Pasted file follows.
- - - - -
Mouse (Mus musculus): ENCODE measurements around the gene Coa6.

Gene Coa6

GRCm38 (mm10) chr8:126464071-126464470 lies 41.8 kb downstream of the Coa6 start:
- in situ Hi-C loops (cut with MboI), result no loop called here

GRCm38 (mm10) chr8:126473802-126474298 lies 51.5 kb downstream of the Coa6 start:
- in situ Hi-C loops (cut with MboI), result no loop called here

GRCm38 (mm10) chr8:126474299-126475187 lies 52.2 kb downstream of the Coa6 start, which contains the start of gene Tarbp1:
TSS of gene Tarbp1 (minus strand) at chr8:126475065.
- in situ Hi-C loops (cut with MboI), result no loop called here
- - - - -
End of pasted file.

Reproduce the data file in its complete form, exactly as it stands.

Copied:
Mouse (Mus musculus): ENCODE measurements around the gene Coa6.

Gene Coa6

GRCm38 (mm10) chr8:126464071-126464470 lies 41.8 kb downstream of the Coa6 start:
- in situ Hi-C loops (cut with MboI), result no loop called here

GRCm38 (mm10) chr8:126473802-126474298 lies 51.5 kb downstream of the Coa6 start:
- in situ Hi-C loops (cut with MboI), result no loop called here

GRCm38 (mm10) chr8:126474299-126475187 lies 52.2 kb downstream of the Coa6 start, which contains the start of gene Tarbp1:
TSS of gene Tarbp1 (minus strand) at chr8:126475065.
- in situ Hi-C loops (cut with MboI), result no loop called here